Dr. Timothy Hudson
A nineteenth century version of today’s hit reality show, “The Bachelorette,” played out in Farmerville in the 1890s. The young maiden searching for love was Miss Emma Bradley, a native of Old Fort, North Carolina. Described as a blonde, “symmetrical in form and beautiful in feature,” and “a thing of beauty,” Miss Emma was a young woman of eighteen years, well-educated and for several years had served as belle of her village. Most of the local young bachelors attempted to court her, but she turned a deaf ear to their protestations of love. Very romantically inclined, she refused to be content with an ordinary courtship. Unable to find her heart’s desire locally, she finally decided to advertise in the matrimonial columns of a newspaper for potential suitors, publishing her photograph, biography, and stating her desire for a loving husband, and soliciting qualified suitors.
Miss Emma received over one hundred responses to her advertisement, and after pouring over their photographs and letters, she selected only two to receive a rose. To the others, she returned their pictures by mail and communicated with them no further. One of the finalists was Mr. Lewis Magness, of Cleveland County North Carolina, a young man of twenty-five and described a “fine looking young man.” The other was William Riley Turnage, of Farmerville, Union Parish Louisiana, a man of nearly fifty-four, described as “slightly humpbacked, and not by any means a handsome man.” A native of Georgia, Turnage married about 1862 in Arkansas and after the war, his family moved to Farmerville, where he farmed for the next twenty years. After giving Turnage ten children, his first wife died in 1884, and he remarried ten months later. After having one son, Turnage’s second wife died in 1891. So Miss Emma’s choice lay between a handsome bachelor of twenty-five, or a man older than her own father with eleven children, six of whom were older than her.
Miss Emma invited both of her potential suitors to visit her in Old Fort, and so Turnage took the steamboat from Farmerville to Monroe, where he then went by train to Old Fort. By chance, Magness’s route to see his potential bride coincided with the final leg of Turnage’s trip, so on Saturday, 3 December 1892, both men arrived at Old Fort on the same train. They did not become acquainted on their journey, but after arrival, both men called on Miss Emma at her father’s residence. As they gazed upon her for the first time, “both were deeply smitten,” and each man protested his love and desire for her heart with ardent and heartfelt entreaties. Miss Emma found herself quite fond of both men, and her inability to decide between them put her “in much distress of mind.” She retired for the evening to ponder between them, leaving both men in doubt that Saturday night.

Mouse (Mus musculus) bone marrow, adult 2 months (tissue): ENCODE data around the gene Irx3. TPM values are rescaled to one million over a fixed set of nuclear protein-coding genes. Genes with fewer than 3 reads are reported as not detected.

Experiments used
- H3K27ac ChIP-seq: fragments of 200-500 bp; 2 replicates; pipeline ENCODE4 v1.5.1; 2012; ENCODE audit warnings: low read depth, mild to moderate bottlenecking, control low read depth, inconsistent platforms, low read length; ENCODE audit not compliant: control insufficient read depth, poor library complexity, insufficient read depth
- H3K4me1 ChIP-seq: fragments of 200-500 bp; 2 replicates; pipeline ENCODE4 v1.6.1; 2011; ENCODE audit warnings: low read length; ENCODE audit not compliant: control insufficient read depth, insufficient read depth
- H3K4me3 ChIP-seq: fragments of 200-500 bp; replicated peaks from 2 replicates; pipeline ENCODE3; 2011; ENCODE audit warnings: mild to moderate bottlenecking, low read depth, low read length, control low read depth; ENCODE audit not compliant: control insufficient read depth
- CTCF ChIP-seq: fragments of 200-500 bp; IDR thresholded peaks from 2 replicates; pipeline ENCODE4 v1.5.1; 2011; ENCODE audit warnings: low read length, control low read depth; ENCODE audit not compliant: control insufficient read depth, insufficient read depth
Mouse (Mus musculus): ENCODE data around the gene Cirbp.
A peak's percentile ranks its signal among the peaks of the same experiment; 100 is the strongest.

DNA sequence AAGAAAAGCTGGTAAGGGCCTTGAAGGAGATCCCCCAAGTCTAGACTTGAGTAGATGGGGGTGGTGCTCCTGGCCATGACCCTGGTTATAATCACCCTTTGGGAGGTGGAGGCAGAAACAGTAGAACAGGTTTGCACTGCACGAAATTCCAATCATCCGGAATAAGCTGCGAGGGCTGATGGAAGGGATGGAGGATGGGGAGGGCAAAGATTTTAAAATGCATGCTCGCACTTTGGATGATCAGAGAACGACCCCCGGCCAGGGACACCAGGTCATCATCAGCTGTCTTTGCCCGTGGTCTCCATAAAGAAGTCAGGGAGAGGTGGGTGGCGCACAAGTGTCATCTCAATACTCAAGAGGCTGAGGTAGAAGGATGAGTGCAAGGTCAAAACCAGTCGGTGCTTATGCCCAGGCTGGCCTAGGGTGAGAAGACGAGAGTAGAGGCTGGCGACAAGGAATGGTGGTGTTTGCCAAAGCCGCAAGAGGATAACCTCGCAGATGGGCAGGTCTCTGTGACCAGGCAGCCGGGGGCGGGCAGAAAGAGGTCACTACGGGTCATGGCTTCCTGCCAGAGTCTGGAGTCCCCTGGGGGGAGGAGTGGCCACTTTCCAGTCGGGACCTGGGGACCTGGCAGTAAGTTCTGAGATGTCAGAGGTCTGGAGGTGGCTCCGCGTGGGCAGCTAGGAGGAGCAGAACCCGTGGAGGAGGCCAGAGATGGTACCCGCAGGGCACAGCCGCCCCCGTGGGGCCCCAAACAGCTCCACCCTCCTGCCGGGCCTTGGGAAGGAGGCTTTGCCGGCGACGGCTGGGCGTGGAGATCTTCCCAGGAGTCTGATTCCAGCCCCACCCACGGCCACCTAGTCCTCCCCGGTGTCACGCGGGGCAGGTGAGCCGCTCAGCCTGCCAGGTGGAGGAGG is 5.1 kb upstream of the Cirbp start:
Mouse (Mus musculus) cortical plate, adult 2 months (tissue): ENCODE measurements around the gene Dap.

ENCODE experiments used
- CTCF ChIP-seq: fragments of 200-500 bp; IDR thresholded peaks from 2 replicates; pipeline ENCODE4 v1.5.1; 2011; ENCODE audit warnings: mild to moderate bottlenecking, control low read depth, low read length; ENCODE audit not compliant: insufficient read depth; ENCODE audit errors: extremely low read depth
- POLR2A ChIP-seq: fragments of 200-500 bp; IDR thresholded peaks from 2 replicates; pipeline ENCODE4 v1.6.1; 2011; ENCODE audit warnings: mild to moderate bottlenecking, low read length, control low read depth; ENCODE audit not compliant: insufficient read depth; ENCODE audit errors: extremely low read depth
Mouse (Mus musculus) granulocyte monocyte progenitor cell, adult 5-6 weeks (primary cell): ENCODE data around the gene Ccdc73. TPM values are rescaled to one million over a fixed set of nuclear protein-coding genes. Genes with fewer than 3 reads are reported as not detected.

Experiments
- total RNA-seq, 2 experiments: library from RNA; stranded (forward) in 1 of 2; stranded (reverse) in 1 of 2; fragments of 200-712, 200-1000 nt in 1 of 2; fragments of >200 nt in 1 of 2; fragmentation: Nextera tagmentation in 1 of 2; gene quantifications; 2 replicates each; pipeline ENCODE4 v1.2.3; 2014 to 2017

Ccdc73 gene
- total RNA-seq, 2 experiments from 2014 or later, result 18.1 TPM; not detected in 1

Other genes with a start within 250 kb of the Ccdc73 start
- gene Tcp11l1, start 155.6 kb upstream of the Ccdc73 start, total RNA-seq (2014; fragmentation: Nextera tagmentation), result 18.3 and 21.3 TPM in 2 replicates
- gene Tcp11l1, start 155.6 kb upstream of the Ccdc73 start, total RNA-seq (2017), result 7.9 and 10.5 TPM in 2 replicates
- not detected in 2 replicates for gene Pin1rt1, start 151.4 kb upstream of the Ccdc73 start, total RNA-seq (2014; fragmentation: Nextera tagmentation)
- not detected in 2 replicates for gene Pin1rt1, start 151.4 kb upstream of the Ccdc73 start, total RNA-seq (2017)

Miss Emma deliberated for much of the night between her suitors. Early the next morning, she sent for Mr. Magness. Informing him that after she had “prayerfully considered” his protestations of love and desire, she had decided to marry Mr. Turnage. Her rejection overwhelmed Magness with grief so great that he decided he could not return home, and instead, he went to the train station and purchased a one-way ticket to the far west.
Miss Emma then sent for Mr. Turnage, informing him that she had decided to marry him whenever he desired. Thrilled at the prospect, Turnage chose that very day for their marriage. After lunch, the happy couple took the eastbound train from Old Fort to Marion, North Carolina. Upon their arrival that evening, they alighted and hurried to the Eagle Hotel, where they obtained a marriage license and sent a messenger for the Baptist minister to perform the ceremony. A large crowd assembled on short notice for the wedding that evening, Sunday, December 4th. The next day, the happy couple left for Mrs. Turnage’s new home in Farmerville, Louisiana, “amid the tears of relatives and a shower of rice.” Turnage took his bride to New Orleans for a brief honeymoon before continuing to Farmerville. The editor of the Marion “Record” seemed skeptical of their match, remarking that “Cupid is blind…or, at least, he would seem to be careless now and then.” He also wrote, “Why she chose her oldest and homeliest beau is left for conjecture.”
Emma and William Turnage settled in Farmerville, and ten months after their marriage, Emma gave birth to a daughter, Bessie Turnage. Sadly, their unlikely union did not prove long, for after only a year of wedded bliss, William died in an accident: he fell from the third floor of a building under construction. Emma returned to live with her parents briefly, but in 1896 she remarried to Mr. H. C. Voss, a building contractor in Monroe, Louisiana. They had one daughter before Voss’ death in 1902. Heartbroken, Emma again returned to her parents in Old Fort, where she died in 1903, twice-widowed at the tender age of only twenty-nine.
Dr. Timothy D. Hudson is the mathematics department head at Southeastern Louisiana University and an avid historian on Union Parish. Dr. Hudson is a Union Parish native and graduate of Farmerville High School.